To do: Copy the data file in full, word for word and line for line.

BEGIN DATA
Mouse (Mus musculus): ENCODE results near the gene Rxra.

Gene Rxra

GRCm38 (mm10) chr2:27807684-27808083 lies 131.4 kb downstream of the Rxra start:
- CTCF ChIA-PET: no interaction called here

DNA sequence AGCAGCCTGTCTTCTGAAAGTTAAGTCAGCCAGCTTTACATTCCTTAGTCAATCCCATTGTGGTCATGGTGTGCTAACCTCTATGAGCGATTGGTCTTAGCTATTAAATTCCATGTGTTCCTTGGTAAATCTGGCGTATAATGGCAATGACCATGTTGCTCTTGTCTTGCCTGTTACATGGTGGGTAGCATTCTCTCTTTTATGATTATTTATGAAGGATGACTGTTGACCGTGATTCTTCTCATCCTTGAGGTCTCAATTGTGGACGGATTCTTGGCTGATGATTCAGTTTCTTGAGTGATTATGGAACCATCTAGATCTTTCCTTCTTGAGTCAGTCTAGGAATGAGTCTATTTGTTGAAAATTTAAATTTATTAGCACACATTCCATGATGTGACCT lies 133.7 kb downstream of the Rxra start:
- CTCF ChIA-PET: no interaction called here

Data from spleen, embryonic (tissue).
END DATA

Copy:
Mouse (Mus musculus): ENCODE results near the gene Rxra.

Gene Rxra

GRCm38 (mm10) chr2:27807684-27808083 lies 131.4 kb downstream of the Rxra start:
- CTCF ChIA-PET: no interaction called here

DNA sequence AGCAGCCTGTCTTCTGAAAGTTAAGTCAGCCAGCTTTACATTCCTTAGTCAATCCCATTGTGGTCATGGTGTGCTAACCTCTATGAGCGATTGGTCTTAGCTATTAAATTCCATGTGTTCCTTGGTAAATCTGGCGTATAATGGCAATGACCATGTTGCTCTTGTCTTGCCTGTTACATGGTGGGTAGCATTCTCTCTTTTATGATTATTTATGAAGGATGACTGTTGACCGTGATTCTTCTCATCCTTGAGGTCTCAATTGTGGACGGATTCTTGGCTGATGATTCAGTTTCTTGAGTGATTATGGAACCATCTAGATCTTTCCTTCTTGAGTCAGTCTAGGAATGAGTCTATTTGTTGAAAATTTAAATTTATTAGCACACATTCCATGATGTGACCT lies 133.7 kb downstream of the Rxra start:
- CTCF ChIA-PET: no interaction called here

Data from spleen, embryonic (tissue).